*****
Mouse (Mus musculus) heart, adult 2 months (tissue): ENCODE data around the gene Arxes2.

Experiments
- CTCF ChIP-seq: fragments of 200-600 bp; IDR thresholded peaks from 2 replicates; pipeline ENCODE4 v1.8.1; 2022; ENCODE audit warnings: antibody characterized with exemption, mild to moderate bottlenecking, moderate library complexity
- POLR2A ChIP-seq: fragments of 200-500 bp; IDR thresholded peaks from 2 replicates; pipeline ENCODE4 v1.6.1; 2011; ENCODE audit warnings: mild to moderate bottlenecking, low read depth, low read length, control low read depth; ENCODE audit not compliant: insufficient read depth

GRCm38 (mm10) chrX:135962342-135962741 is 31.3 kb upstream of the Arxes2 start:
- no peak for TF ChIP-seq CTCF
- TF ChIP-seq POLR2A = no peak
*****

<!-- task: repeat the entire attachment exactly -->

Mouse (Mus musculus) heart, adult 2 months (tissue): ENCODE data around the gene Arxes2.

Experiments
- CTCF ChIP-seq: fragments of 200-600 bp; IDR thresholded peaks from 2 replicates; pipeline ENCODE4 v1.8.1; 2022; ENCODE audit warnings: antibody characterized with exemption, mild to moderate bottlenecking, moderate library complexity
- POLR2A ChIP-seq: fragments of 200-500 bp; IDR thresholded peaks from 2 replicates; pipeline ENCODE4 v1.6.1; 2011; ENCODE audit warnings: mild to moderate bottlenecking, low read depth, low read length, control low read depth; ENCODE audit not compliant: insufficient read depth

GRCm38 (mm10) chrX:135962342-135962741 is 31.3 kb upstream of the Arxes2 start:
- no peak for TF ChIP-seq CTCF
- TF ChIP-seq POLR2A = no peak